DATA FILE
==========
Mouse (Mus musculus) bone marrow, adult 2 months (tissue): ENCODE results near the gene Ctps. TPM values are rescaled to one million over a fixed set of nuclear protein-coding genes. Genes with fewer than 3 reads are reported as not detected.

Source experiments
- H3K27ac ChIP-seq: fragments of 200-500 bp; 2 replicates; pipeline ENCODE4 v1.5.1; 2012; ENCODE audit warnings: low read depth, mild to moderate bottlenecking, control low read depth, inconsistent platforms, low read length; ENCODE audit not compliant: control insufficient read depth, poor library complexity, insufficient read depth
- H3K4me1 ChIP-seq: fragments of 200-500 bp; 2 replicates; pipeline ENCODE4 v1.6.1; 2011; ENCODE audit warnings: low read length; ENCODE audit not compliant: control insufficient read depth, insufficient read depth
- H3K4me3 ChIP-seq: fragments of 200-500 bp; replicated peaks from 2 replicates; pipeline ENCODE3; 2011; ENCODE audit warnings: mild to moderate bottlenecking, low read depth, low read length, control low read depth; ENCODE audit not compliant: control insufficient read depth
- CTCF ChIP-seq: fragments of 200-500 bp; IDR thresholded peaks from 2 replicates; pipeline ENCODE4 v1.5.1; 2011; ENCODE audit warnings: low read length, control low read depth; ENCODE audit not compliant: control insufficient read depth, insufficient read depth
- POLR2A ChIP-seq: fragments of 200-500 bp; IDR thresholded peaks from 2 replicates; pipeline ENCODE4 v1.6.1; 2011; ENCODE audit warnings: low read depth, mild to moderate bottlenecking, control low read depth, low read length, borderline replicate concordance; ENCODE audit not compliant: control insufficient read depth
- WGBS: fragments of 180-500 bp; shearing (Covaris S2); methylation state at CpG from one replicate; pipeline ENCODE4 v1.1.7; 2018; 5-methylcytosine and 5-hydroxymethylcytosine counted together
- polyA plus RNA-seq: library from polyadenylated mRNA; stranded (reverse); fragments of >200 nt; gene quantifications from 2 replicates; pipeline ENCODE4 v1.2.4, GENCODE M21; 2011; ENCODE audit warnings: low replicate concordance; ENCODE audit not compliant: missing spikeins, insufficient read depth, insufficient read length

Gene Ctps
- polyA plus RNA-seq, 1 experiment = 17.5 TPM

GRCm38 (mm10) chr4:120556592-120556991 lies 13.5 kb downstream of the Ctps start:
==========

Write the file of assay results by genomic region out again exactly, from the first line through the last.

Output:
Mouse (Mus musculus) bone marrow, adult 2 months (tissue): ENCODE results near the gene Ctps. TPM values are rescaled to one million over a fixed set of nuclear protein-coding genes. Genes with fewer than 3 reads are reported as not detected.

Source experiments
- H3K27ac ChIP-seq: fragments of 200-500 bp; 2 replicates; pipeline ENCODE4 v1.5.1; 2012; ENCODE audit warnings: low read depth, mild to moderate bottlenecking, control low read depth, inconsistent platforms, low read length; ENCODE audit not compliant: control insufficient read depth, poor library complexity, insufficient read depth
- H3K4me1 ChIP-seq: fragments of 200-500 bp; 2 replicates; pipeline ENCODE4 v1.6.1; 2011; ENCODE audit warnings: low read length; ENCODE audit not compliant: control insufficient read depth, insufficient read depth
- H3K4me3 ChIP-seq: fragments of 200-500 bp; replicated peaks from 2 replicates; pipeline ENCODE3; 2011; ENCODE audit warnings: mild to moderate bottlenecking, low read depth, low read length, control low read depth; ENCODE audit not compliant: control insufficient read depth
- CTCF ChIP-seq: fragments of 200-500 bp; IDR thresholded peaks from 2 replicates; pipeline ENCODE4 v1.5.1; 2011; ENCODE audit warnings: low read length, control low read depth; ENCODE audit not compliant: control insufficient read depth, insufficient read depth
- POLR2A ChIP-seq: fragments of 200-500 bp; IDR thresholded peaks from 2 replicates; pipeline ENCODE4 v1.6.1; 2011; ENCODE audit warnings: low read depth, mild to moderate bottlenecking, control low read depth, low read length, borderline replicate concordance; ENCODE audit not compliant: control insufficient read depth
- WGBS: fragments of 180-500 bp; shearing (Covaris S2); methylation state at CpG from one replicate; pipeline ENCODE4 v1.1.7; 2018; 5-methylcytosine and 5-hydroxymethylcytosine counted together
- polyA plus RNA-seq: library from polyadenylated mRNA; stranded (reverse); fragments of >200 nt; gene quantifications from 2 replicates; pipeline ENCODE4 v1.2.4, GENCODE M21; 2011; ENCODE audit warnings: low replicate concordance; ENCODE audit not compliant: missing spikeins, insufficient read depth, insufficient read length

Gene Ctps
- polyA plus RNA-seq, 1 experiment = 17.5 TPM

GRCm38 (mm10) chr4:120556592-120556991 lies 13.5 kb downstream of the Ctps start: